The moral of this story: pay attention to the Lord's "nudges" because HE DOES KNOW BEST! I am now working on my PC, hoping that I can remain settled for a time, and feeling blessed that the Lord does care about the work I do. I don't know if my pre-emptive sensing was really a "gentle nudge" from the Lord or not, but what I do know is that the feeling I had that something was quiet right, and that it might be wise for me to use my PC for a time, proved accurate. My sensing of an imminent issue worked itself out in my MAC refusing to allow me to do my school work. My PC stepped up to the challenge, and as for today, I feel that I am right where I am supposed to be.  Sigh!

With all that said, I guess the long and short of it is this, I believe that the Lord delights in the details of our life. In Psalm 37:23 NLT, David writes, "The LORD directs the steps of the godly. He delights in every detail of their lives." I believe this is true, and from experience, I feel that the Lord does take an interest in the casual, the mundane, and the everyday circumstances of my life. You say, PC or Mac? Really? I say, "Yes, the Lord cares for me, and He cares about my ability to do my job, complete my courses, and do the work He has called me to do!" He delights in the smallest of detail, and He is active and present in helping to guide and direct our steps. Selah!

Today, I sit here and I blog. I am enjoying the peace and quiet, and I am hoping that I can accomplish all that I have set out to do today. My task list is not long, but it is significant. I have a lot on my plate right now. I have a lot of work that must be done. Still, I know that the plans the Lord has for me are good, they are good. I am trusting in His sufficiency, in His abilities, and in His way -- He will see me through, He will cover me, and He will provide for me so that I am able to do that certain "thing" He has called me, purposed me, and planned for me to do. Selah!

Some News on Planning and Purpose

I have struggled the past couple weeks with understanding exactly what the Lord intends for me to do. I was talking with my son the other day, and I mentioned that I would need to be ready to move soon. He was wondering where I would go, what job I would do, etc., so I shared with him what I "felt" the Lord was saying to me. Of course, I don't have all the details yet, but I do have some strong feelings toward one way in particular. I think the biggest revelation is that I am set in my career path. I know, news flash! Well, to me, it has been difficult for me to accept that this is the "thing" the Lord wants me to do with my life. I have felt that this is the case, but I always believed that the "thing" the Lord called you to do would be easy, not difficult. Let me explain...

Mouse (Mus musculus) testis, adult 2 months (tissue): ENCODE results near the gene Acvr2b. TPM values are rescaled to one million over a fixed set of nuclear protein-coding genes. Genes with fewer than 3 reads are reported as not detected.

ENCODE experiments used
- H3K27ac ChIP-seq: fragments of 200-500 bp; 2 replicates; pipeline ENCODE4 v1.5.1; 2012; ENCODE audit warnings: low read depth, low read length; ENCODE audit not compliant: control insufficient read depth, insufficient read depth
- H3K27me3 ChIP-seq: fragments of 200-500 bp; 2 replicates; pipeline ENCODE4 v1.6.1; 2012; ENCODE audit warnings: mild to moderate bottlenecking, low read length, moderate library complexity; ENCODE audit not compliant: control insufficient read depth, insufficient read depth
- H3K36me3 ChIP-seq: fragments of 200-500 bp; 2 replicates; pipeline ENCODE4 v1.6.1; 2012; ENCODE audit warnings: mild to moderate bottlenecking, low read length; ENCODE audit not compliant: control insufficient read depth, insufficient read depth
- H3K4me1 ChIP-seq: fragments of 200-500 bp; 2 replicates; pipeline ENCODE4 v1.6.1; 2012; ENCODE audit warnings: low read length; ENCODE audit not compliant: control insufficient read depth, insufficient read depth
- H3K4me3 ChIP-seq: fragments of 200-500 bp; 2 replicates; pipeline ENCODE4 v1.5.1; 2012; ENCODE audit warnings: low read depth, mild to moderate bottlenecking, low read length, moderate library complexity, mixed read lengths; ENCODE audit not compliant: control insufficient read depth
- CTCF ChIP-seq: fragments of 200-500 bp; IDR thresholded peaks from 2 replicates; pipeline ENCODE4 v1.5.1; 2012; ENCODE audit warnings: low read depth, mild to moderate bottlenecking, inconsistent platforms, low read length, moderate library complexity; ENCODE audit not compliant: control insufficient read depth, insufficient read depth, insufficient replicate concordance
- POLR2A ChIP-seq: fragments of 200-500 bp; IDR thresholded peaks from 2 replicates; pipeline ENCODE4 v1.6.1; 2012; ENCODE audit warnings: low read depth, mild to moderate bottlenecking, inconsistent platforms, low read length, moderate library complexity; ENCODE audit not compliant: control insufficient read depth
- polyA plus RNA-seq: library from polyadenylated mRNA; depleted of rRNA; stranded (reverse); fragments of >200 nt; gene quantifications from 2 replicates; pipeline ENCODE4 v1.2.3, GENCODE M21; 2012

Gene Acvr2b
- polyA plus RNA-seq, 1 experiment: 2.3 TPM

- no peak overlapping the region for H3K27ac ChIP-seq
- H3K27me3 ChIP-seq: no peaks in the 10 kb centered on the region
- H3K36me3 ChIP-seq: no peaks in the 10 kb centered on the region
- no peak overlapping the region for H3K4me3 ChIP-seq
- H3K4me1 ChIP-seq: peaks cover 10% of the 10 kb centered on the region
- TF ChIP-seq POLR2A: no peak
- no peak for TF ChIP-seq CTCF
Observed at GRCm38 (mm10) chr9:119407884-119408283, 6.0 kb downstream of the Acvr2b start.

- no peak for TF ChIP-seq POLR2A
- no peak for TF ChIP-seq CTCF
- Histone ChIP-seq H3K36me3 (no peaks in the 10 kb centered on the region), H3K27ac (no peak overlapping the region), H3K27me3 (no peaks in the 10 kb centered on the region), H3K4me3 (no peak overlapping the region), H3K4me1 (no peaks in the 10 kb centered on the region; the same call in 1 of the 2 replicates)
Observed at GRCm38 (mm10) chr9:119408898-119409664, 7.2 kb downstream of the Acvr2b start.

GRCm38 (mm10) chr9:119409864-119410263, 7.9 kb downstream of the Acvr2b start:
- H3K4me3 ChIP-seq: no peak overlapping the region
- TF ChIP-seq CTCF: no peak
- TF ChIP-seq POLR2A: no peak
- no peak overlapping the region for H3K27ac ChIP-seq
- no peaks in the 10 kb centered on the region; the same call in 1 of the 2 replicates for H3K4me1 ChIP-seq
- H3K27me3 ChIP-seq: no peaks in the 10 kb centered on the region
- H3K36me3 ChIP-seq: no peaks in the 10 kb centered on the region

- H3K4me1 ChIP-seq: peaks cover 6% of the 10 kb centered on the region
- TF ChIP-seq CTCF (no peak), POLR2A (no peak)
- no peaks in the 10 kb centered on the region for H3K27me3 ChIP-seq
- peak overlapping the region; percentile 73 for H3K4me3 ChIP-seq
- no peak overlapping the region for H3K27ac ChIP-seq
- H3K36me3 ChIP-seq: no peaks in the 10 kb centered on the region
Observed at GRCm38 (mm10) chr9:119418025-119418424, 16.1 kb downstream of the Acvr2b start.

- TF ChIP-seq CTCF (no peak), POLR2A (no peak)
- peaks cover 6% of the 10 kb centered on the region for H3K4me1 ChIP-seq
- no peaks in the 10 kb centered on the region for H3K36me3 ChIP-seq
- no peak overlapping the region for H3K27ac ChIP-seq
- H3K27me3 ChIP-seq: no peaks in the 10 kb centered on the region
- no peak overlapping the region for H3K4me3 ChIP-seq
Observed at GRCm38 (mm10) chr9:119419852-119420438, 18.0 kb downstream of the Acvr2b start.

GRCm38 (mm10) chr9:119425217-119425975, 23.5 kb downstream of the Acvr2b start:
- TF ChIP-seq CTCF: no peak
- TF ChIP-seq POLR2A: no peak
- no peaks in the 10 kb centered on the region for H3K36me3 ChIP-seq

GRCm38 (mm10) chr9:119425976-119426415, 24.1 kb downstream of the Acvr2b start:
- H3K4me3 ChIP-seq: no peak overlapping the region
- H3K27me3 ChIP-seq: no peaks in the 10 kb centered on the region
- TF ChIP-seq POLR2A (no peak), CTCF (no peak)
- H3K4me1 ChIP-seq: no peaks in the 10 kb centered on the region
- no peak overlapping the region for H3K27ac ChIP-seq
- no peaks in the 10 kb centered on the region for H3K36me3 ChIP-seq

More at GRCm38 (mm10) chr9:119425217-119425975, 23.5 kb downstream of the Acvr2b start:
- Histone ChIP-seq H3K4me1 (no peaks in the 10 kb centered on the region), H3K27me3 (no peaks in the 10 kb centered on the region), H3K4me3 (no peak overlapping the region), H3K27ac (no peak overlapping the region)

I listened to some Pastors many years ago that said to me (well, to their congregations) that when you "found" or discovered the Lord's path for you, His expressed will for your life, then you would know it because...
  1. You would have a strong sense of peace about it
  2. You would find that you naturally are inclined toward it (possess skill already)
  3. You would desire it above all other things
  4. You would do the work with ease
I believed that once I figured out my calling, all of these statements would be true. The problem was that for a long time, I had one or two of these things, but not all of them. When it came to teaching, I struggled because I didn't have any of them, so for many years, I simply believed that I wasn't meant to be a teacher. It was not my calling, and I wasn't supposed to do this work.

The funny thing was that my last job prior to teaching was one that I enjoyed greatly, and I had a natural inclination toward it. I liked being an analyst, and I was very good at it. I liked the kind of work, and I thought it was a good fit for me. The only thing I lacked was a sense of peace. I never did have a great deal of peace in that position, but I believed it was provided for a purpose, so I viewed it as a temporary measure and not "the thing" the Lord desired for me.

If I were to rate teaching, I would say that I don't have any of these four things to help me know that I am doing the thing the Lord desires of me. Teaching is not easy, for sure. I don't necessarily desire it, and I am not naturally inclined toward it. I also do not have peace, outside of a general peace that tells me I am where the Lord wants me for now. So what does this mean? Am I on the wrong path, and am I doing the wrong thing?

My mind has been fixed on this question for a long time. I have been seeking peace, ease, and the fulfillment of desire for a long, long time. I don't understand why it is not this way. I hear Pastors and preachers say the same thing that I heard some 20-30 years ago. If everyone in ministry believes this is true, then what does that mean for me? What am I to infer from this assessment?

For a long time, I believed that I wasn't called to teach. It wasn't in the Lord's plan for me because I didn't meet these qualifying statements. Furthermore, I spent a lot of years working in jobs that I didn't really like, jobs where I struggled, stressed, and strived to figure out. I never felt good about any of them, and in the end, I went from one thing to another. My family would ask me "Well, Carol, what exactly do you want to do?" I would shrug my shoulders and say "I don't know, I don't know."

How do you make rhyme or reason out of it? How do you figure out what you are called to do?

Identifying a Calling Versus a Job